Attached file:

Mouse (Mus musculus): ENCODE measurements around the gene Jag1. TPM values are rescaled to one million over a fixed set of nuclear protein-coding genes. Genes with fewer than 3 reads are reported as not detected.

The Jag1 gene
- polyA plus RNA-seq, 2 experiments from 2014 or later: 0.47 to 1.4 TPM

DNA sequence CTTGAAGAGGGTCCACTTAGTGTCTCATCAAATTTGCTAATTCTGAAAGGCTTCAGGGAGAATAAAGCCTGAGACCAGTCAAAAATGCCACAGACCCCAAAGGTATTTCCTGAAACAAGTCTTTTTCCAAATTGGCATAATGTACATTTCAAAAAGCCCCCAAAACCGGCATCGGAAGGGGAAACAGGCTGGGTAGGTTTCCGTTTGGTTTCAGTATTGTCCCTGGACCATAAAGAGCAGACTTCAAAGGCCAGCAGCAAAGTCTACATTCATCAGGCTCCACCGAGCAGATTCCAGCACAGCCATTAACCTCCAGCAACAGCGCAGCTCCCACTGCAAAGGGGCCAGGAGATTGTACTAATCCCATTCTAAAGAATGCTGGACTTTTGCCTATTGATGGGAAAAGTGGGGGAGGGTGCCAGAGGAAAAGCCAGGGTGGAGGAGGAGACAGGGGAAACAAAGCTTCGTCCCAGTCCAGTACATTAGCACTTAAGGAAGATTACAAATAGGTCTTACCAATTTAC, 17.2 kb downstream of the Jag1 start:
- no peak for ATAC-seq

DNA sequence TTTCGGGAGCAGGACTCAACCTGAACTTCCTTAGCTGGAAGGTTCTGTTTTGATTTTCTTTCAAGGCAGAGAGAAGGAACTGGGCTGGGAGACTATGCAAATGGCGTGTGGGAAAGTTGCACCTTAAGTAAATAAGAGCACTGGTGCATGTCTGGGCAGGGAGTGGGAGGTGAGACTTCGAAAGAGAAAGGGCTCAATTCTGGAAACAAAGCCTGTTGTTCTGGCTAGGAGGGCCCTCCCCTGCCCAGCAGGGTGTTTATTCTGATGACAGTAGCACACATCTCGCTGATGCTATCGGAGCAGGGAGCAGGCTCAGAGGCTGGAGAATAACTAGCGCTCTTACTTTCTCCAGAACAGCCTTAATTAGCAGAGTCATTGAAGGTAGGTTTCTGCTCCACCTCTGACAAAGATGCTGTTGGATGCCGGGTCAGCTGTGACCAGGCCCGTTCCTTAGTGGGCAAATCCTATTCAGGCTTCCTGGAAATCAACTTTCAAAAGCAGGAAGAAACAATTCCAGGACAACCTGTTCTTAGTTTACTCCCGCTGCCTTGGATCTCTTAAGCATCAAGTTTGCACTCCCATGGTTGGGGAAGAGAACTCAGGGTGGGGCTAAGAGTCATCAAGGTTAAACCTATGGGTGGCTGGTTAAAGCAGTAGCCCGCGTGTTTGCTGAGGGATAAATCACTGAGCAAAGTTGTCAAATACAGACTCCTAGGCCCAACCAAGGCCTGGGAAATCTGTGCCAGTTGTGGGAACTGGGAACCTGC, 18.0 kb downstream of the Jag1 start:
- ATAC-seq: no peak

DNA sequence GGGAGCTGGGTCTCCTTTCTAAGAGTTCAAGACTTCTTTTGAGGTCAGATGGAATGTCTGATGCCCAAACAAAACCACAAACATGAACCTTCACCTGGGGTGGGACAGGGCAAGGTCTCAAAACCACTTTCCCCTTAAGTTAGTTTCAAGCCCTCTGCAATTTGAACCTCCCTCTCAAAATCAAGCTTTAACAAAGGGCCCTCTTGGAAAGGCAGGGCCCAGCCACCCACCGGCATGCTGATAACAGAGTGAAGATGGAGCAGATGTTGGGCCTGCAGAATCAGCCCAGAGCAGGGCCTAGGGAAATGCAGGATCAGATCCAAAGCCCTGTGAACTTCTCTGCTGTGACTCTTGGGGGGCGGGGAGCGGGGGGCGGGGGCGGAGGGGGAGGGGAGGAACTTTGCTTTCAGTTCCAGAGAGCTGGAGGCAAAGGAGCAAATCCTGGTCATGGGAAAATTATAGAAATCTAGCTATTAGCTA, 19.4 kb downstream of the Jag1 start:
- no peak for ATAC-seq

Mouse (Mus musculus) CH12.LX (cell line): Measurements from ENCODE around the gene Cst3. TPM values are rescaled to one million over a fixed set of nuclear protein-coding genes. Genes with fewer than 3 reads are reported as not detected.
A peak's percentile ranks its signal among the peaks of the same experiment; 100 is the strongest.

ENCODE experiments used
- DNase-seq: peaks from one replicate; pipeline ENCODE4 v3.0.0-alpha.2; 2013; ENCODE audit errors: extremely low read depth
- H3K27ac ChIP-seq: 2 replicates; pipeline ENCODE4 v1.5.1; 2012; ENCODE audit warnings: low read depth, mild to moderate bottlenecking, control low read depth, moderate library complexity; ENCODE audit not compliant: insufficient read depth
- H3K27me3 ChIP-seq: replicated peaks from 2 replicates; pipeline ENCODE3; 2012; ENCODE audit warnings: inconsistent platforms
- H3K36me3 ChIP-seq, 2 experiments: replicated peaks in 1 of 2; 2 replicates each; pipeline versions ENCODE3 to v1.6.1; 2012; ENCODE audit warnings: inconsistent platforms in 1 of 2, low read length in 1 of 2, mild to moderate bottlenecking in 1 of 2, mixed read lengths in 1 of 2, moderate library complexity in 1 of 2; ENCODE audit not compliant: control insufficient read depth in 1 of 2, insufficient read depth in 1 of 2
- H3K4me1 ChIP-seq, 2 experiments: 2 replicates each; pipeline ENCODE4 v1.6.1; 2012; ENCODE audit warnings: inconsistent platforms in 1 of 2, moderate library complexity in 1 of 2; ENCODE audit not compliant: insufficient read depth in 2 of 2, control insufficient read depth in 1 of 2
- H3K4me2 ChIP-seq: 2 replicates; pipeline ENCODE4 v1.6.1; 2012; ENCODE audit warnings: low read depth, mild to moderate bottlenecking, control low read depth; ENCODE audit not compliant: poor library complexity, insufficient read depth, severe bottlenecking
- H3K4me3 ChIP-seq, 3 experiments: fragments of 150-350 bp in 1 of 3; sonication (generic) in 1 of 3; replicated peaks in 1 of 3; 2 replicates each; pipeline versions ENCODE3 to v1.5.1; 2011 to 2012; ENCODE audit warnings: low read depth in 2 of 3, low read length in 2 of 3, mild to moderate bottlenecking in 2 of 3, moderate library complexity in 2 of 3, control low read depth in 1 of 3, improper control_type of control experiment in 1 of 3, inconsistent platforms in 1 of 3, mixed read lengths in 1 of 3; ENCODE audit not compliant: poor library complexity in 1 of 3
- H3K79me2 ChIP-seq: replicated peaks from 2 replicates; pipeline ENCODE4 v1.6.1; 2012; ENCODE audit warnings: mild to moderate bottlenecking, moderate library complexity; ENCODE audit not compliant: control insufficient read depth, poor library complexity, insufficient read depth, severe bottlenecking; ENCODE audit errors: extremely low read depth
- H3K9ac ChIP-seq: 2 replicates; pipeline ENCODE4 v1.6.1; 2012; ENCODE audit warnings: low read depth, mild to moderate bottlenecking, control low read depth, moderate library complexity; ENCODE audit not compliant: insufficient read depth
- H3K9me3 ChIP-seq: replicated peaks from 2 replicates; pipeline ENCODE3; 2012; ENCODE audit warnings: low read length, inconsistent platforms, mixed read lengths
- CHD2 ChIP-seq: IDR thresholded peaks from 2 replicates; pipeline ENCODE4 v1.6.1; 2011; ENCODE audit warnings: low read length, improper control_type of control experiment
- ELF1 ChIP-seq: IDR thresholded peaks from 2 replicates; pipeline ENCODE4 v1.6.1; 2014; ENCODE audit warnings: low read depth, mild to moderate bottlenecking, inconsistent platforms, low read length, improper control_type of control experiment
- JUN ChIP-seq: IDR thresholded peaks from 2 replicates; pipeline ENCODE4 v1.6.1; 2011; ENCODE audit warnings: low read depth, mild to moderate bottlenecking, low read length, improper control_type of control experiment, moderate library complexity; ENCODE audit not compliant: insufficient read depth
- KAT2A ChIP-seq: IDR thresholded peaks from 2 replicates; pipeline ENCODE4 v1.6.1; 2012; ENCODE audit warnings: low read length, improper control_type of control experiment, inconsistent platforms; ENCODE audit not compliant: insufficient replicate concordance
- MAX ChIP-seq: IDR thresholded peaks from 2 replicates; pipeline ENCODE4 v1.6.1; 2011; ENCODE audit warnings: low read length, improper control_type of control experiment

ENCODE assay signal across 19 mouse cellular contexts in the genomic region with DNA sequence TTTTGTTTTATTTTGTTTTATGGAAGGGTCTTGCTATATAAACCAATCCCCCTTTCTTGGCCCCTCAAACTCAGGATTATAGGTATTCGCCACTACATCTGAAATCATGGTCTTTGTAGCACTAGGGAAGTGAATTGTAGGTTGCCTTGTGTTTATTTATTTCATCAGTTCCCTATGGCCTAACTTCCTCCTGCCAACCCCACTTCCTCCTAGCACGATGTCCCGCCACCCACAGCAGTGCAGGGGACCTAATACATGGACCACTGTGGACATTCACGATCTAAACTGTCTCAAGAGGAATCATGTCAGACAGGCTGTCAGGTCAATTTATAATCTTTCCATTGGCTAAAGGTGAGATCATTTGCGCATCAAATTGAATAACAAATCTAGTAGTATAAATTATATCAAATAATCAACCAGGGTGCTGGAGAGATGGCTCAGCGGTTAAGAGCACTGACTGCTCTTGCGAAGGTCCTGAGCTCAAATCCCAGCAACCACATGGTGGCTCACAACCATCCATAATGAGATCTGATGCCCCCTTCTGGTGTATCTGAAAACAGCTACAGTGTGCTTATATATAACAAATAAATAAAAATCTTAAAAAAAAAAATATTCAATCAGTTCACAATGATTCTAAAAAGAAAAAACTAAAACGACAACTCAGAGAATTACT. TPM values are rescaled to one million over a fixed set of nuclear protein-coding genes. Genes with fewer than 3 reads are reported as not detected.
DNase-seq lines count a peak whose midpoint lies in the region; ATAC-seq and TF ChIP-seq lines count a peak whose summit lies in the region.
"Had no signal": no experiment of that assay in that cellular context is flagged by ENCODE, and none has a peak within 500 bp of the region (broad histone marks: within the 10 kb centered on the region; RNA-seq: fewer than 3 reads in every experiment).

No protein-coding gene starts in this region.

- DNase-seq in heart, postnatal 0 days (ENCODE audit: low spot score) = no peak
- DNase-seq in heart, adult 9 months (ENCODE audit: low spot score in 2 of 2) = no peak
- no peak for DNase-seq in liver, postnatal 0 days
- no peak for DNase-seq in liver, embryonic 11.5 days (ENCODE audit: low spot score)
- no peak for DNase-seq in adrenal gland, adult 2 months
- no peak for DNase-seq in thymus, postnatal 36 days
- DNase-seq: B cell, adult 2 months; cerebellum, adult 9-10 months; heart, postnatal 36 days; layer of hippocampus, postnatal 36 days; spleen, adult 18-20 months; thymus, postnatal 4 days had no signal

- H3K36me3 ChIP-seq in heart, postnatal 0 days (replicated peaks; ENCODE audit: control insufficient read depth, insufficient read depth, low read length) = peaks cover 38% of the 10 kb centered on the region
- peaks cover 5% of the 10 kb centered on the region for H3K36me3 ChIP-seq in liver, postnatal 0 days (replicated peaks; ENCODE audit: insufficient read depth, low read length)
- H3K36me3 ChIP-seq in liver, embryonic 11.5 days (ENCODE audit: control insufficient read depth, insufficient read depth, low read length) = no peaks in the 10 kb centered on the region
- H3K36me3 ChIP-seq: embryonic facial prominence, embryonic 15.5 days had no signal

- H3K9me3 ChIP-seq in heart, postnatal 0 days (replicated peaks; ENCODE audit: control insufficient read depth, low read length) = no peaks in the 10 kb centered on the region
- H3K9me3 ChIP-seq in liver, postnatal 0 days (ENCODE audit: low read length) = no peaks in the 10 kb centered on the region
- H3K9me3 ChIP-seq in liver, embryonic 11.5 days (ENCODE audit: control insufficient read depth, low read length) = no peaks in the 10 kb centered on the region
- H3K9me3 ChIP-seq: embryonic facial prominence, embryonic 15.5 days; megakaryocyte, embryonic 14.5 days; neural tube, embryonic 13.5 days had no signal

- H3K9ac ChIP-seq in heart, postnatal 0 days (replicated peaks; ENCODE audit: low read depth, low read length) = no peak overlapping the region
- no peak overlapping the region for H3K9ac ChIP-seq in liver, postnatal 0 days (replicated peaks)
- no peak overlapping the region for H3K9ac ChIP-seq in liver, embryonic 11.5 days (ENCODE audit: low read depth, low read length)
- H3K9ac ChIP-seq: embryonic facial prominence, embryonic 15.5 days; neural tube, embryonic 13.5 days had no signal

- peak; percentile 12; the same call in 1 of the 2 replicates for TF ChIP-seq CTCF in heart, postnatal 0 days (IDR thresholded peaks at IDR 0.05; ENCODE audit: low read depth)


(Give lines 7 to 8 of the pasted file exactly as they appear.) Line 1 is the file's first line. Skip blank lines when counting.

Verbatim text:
- ATAC-seq: no peak

DNA sequence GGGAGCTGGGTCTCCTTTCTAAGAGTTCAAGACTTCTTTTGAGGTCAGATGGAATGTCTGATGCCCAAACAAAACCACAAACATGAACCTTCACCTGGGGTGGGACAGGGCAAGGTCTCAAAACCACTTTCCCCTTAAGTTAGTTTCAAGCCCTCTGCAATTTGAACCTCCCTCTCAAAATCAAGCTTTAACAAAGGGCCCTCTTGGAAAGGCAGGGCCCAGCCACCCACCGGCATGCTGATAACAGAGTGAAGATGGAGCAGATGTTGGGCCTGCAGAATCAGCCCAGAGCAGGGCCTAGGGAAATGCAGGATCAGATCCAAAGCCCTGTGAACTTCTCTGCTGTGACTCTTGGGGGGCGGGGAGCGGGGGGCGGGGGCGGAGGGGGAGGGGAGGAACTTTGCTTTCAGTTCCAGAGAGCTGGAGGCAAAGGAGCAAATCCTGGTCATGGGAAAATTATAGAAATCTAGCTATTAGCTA, 19.4 kb downstream of the Jag1 start: